Adult education, community colleges, your four-year college or a private language school or tutor do not usually offer free English courses. However, they provide you with the high-level lessons and attention you need to excel in English and gain fluency. They take your individual learning needs into account, and they help you overcome any obstacles specific to your situation.

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Free Options to Continue Your English Studies in the U.S.

You have several options to continue your English language education once you arrive in the United States as a college student. Take advantage of them to improve your English quickly. Some of them are free, and some of them are very inexpensive. Other options are more expensive, but they may serve your particular needs. Check out each option before you decide which one to pursue. This blog will look first at free options that many communities offer. Future blog posts will consider other options for which you must pay.

Conversation Partners

Many colleges and their affiliated student organizations offer a conversation partner program. Some religious organizations also offer this type of program. As a conversation partner, you work with one native English-speaking person to improve your language skills. You meet once a week usually to just talk and have a good time. During your discussions, your conversation partner can correct your grammar and vocabulary. This is an informal way to improve your English.

Adult Education

Although adult education centers in the United States typically cater to students of beginning to intermediate levels, more advanced students can also benefit from the English language instruction adult education centers offer. Adult education centers are usually run by a nonprofit organization or the local school district. They offer a range of classes from beginning to advanced. The more advanced classes may focus on good writing skills.

Volunteering

You might also consider volunteering in the adult education center in your town to improve your English informally through conversation with teachers and students. You can also volunteer in other places to improve your English. Schools, nonprofit organizations, libraries, your college, and city or county government offices are good places to ask about volunteering opportunities.

These are just a couple of the ways that you can improve your English for free once you arrive here. Other ways to speak more fluently include listening to the radio in English, joining student groups on campus that have American students, and just socializing with students who speak English. Try not to spend too much time with other students who speak your first language as this only encourages you to use that language more often than English.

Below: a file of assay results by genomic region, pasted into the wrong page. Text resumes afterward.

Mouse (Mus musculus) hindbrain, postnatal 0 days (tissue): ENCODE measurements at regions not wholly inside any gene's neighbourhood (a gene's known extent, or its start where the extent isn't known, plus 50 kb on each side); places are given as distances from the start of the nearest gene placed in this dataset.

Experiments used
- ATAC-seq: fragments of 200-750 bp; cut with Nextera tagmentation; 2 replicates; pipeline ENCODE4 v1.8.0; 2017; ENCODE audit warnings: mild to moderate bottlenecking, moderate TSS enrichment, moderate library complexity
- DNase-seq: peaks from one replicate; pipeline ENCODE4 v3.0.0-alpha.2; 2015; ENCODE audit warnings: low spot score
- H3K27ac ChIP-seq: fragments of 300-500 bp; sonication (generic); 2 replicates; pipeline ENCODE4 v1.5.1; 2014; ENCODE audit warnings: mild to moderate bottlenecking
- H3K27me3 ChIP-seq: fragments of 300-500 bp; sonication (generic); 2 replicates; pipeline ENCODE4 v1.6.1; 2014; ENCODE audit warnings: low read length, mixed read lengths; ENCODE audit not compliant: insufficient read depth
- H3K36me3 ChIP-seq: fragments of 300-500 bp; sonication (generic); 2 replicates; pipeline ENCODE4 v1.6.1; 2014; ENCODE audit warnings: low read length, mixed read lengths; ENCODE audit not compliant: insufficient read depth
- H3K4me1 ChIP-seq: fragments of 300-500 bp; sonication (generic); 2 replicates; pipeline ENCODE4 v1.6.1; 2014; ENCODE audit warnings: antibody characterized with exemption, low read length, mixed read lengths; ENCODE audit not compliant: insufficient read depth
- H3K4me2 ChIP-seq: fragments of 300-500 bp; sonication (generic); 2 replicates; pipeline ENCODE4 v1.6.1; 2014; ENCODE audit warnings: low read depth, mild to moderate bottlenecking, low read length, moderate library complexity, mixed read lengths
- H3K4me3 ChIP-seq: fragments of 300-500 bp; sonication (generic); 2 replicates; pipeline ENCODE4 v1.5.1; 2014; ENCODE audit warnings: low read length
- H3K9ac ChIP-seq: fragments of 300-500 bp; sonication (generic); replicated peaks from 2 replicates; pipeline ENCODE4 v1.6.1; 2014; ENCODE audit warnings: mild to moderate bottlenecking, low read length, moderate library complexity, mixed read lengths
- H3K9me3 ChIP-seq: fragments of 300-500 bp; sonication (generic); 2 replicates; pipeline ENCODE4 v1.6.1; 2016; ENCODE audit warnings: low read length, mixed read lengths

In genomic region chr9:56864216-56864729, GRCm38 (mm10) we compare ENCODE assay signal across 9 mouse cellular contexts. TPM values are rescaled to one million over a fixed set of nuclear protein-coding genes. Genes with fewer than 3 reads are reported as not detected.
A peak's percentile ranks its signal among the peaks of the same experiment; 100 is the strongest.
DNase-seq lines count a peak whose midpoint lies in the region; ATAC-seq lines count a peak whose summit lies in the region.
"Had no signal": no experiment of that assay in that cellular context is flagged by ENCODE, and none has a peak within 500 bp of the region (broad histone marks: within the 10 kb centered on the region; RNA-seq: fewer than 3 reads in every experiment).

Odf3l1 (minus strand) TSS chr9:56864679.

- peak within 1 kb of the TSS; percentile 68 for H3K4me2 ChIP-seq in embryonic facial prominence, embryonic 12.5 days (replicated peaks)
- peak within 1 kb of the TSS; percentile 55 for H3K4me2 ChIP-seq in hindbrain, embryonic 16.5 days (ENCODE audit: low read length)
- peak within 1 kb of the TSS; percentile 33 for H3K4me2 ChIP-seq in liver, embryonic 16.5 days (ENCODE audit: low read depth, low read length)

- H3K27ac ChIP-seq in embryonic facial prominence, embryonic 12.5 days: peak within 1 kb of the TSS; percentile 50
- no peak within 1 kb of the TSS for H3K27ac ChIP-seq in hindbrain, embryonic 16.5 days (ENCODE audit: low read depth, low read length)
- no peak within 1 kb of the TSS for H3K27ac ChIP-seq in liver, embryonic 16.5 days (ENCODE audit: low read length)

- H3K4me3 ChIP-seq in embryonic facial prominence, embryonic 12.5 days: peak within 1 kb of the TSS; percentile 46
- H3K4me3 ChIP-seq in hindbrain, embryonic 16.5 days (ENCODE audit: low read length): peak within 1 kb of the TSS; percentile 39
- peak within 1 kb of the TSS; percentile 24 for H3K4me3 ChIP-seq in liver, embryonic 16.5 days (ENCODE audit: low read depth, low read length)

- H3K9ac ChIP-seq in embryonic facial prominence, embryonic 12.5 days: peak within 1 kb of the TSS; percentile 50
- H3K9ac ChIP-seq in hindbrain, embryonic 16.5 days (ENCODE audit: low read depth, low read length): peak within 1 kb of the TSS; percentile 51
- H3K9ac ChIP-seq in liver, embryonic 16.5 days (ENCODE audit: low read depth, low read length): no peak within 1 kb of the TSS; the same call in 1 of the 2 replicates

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Presenting Yourself as a Great Job Candidate as an Older Worker on Your Resume

Not every college graduate and job candidate is under the age of 30. Many of them are older, and they have a wealth of experience and education that can benefit their employers. Many employers, however, look at older job candidates in a somewhat negative light, and they may be reluctant to hire them.

Fears

Employers may fear that an older worker older worker will not be able to keep up with fast pace of change in the industry. New technologies and methods come out all the time, and employers want employees who want to learn about them and apply them to their work. This makes for a more flexible, dynamic and efficient workforce. Older workers tend to not want to change how they do things. Employers may also fear that older employees will leave, retire, or get sick and have to miss work. Employers want employees who will stick with the company for more than five years and then move on.

Resume Format

As an older job applicant, you should emphasize your skills and experience on your resume, not the year you graduated from high school or college. Organize your resume in a more functional format that focuses on what specific skills you have gained over time, not on the specific years you held jobs. You can also combine the traditional functional resume with a chronological resume to satisfy employers’ desire to know when you worked where and whether you have any employment gaps.

Resume Dates

Leave the year you graduated from college and high school off of your resume. Only include employment history for the last ten years of your career. If you have relevant experience that is 15 years old, include it. However, do not include jobs or dates that go back further than that. Avoid bragging about the number of years of experience you have. Instead, emphasize your recent training and career accomplishments. Also include technology-related key words that show your ability to handle the latest technology.

Overqualified

Your resume should highlight your skills and abilities, but it should not make the employer think you are overqualified for any job. Emphasize only job-specific, relevant skills and experiences you have. If you were the CEO of a company ten years ago, but now you want to start a new career as a teacher, you should de-emphasize this particular position on your resume.

Present yourself as a knowledgeable, adaptable and tech-savvy employee on your resume. Employers will note that you take the initiative to stay current on what is going on in your field and in the world of technology. They will appreciate your years of experience and your willingness to learn new things.



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How to Handle an Invitation to Do an Impromptu Phone Interview

An employer calls to do a phone interview. Now what? When you answer the phone, how you handle the situation from the moment you open your mouth can determine whether you will be invited for an in-person interview.
Purpose